English Settlement is a textbook example of lyrical precision and razorsharp musicianship; recorded at Virgin’s Manor Studios in late 1981 and produced by Hugh Padgham (who worked with The Jam, Genesis, Phil Collins and The Police), it has the right “feel”, thanks to the physical surroundings/atmosphere.  A number of songs on this album are flavored with acoustic guitars, both delicately weaving endless notes and strumming with joyful abandon and it’s that “pastoral” vibe that give so much life to the more-subdued tracks.  “Senses Working Overtime”, “All Of A Sudden (It’s Too Late)” and the unabashedly gorgeous “Yacht Dance” are part of this “countryside” set.  Just because the voltage is lower, doesn’t make the songs any less intense or the lyrical subject matter any less topical.  So the physical setting was equally important to the idea behind English Settlement, when you get down to it.  Even the album cover, with the use of the Uffington White Horse image… – this was England, early 1982. The lyrics to the songs on English Settlement – both those of Andy Partridge and of Colin Moulding – reach a mastery of language that could easily be set aside for poetry books.  And with this album, Andy Partridge showed his lyrical skill to be the only real successor to Ray Davies as England’s finest observational writer; his very “Britishness” mixed with wryness and some anger puts him at the apex of the lauded punk/new wave writers.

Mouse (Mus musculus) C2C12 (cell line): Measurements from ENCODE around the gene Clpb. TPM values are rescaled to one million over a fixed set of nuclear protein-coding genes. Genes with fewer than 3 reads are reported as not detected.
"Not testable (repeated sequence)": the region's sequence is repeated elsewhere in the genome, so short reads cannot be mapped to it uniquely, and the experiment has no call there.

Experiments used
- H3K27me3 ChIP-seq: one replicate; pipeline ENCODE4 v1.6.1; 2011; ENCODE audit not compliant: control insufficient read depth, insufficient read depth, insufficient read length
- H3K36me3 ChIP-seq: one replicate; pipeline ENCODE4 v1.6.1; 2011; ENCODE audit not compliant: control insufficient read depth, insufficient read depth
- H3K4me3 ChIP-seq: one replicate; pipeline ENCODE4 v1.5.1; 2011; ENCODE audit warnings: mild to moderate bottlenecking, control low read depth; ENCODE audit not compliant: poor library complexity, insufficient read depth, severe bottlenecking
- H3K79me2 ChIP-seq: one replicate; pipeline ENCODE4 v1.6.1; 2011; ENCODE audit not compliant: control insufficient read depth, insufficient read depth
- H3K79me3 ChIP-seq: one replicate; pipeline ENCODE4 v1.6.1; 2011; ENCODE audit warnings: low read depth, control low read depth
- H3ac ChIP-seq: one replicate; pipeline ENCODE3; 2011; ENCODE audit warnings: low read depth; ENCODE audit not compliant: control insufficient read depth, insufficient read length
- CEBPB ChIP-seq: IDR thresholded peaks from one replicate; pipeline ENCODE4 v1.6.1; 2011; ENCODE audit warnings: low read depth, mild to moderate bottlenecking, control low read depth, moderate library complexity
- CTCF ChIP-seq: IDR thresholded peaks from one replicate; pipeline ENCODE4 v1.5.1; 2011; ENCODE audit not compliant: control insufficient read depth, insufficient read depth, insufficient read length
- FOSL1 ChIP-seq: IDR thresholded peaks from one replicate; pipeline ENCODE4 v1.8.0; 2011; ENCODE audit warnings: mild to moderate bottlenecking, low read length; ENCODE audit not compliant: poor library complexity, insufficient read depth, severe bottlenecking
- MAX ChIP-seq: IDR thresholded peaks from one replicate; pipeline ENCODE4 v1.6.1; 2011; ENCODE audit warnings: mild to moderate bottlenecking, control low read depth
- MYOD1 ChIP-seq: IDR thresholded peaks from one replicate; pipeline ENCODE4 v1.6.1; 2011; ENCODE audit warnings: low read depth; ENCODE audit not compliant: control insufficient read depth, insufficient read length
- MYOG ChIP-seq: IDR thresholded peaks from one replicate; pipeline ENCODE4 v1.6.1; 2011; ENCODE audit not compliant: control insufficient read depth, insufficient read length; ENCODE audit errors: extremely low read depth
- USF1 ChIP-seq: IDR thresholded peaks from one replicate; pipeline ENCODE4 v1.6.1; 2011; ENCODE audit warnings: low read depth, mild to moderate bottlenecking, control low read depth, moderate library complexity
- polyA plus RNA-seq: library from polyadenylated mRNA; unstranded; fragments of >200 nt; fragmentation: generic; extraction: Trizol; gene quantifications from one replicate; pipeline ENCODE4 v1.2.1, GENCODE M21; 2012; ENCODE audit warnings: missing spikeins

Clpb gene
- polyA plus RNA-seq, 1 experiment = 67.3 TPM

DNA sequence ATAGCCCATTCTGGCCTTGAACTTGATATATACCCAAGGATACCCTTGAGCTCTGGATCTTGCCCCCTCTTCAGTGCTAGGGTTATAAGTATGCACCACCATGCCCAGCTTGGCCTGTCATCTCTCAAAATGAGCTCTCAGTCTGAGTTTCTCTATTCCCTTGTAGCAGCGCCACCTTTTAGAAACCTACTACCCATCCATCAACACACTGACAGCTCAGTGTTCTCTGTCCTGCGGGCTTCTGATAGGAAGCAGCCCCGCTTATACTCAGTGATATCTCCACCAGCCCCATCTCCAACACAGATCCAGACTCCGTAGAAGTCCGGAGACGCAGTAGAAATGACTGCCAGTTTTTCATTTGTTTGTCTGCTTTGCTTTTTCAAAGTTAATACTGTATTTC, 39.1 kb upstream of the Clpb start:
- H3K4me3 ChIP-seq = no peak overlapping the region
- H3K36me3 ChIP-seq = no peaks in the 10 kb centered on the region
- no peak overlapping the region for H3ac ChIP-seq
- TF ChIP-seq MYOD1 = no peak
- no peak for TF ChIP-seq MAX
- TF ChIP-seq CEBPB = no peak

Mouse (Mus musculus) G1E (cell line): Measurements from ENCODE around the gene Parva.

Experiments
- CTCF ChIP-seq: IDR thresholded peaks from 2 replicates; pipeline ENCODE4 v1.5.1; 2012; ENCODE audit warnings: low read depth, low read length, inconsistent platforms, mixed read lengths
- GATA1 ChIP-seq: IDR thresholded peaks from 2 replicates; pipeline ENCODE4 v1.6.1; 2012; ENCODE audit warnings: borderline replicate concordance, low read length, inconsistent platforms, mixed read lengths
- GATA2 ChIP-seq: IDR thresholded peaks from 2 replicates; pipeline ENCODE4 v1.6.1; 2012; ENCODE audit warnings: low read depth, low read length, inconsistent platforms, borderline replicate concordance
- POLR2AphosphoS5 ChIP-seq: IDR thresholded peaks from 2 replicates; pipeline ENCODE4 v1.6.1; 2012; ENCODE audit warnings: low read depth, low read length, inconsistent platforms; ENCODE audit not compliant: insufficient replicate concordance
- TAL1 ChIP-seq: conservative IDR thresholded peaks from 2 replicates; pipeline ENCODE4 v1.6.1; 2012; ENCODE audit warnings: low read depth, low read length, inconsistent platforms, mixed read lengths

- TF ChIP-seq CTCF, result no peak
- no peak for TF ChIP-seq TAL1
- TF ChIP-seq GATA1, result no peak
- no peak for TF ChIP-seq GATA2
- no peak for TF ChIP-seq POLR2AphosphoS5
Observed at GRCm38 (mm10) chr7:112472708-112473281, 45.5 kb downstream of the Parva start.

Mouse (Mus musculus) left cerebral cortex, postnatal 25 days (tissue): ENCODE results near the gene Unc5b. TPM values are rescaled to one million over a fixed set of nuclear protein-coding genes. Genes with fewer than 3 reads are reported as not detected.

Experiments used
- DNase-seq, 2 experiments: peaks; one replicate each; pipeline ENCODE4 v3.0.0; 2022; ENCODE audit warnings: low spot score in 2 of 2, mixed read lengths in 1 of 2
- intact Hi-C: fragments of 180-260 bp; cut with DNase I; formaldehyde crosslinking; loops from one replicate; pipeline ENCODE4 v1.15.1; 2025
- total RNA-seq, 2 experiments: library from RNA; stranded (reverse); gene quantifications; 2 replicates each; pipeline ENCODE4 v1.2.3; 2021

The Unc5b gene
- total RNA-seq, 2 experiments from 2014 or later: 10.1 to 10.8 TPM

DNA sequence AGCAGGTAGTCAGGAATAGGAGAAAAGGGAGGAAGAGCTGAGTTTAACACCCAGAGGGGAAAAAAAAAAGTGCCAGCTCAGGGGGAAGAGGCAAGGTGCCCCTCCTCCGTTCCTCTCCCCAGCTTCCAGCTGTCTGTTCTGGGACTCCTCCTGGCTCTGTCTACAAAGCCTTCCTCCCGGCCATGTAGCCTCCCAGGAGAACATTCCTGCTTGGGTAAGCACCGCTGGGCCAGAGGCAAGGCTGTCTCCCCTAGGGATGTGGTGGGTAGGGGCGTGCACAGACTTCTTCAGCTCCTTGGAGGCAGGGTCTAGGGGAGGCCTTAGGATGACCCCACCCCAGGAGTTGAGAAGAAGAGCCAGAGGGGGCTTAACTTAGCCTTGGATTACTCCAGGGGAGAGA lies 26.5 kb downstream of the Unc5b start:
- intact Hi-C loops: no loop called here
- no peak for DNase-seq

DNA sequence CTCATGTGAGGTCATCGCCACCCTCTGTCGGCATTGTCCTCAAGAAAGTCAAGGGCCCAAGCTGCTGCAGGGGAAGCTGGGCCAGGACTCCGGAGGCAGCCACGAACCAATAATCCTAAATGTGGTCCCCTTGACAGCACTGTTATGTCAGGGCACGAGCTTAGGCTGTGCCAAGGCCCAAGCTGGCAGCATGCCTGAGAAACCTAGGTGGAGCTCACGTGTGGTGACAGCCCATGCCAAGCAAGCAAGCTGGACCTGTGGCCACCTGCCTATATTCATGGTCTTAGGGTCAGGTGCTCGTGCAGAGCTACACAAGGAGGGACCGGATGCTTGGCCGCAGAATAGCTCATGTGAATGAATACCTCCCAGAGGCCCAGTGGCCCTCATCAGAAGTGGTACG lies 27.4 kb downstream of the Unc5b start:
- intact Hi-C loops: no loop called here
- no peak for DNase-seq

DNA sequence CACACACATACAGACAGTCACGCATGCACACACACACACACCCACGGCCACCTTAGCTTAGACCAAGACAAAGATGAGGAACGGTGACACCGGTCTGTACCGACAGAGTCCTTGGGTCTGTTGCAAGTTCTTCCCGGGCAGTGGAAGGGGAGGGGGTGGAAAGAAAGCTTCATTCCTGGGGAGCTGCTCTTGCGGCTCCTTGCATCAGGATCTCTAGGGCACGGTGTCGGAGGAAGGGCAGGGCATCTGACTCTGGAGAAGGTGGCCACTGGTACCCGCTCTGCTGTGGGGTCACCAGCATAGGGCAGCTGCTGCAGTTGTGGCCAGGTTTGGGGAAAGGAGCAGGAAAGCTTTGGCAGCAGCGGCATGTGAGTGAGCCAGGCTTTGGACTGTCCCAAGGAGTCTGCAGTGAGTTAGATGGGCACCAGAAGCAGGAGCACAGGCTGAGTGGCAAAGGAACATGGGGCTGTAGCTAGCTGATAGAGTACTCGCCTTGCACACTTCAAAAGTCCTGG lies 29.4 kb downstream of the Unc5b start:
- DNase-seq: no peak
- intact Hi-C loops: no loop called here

At the same time, English Settlement doesn’t lose any of the trademark XTC quirkiness:  the jittery ska of “Down In The Cockpit” (my personal favorite) with its lyrical theme of oppression towards women; the skittish Black Sea-like “Knuckle Down” (a rant against violence); the innovation – at the time – of the Prophet V synthesizer on “Fly On The Wall” (voyeurism and surveillance) – while it sounds like XTC as one expects, it still is light years from where they’d been.  But looking at some of the other tracks – this is a very grown-up and in many ways, disillusioned XTC:  witty but no less aggravated on “Leisure”, opining on the joys of being unemployed; “No Thugs In Our House” which is a sardonic view of (presumably) skinhead violence and what happens when the culprit is the son of a judge; “Runaways” – Moulding’s painful look at domestic violence…  this is all very heady stuff.  And let it be said – Colin Moulding’s four songs on this album are equal in quality to those of Andy Partridge’s.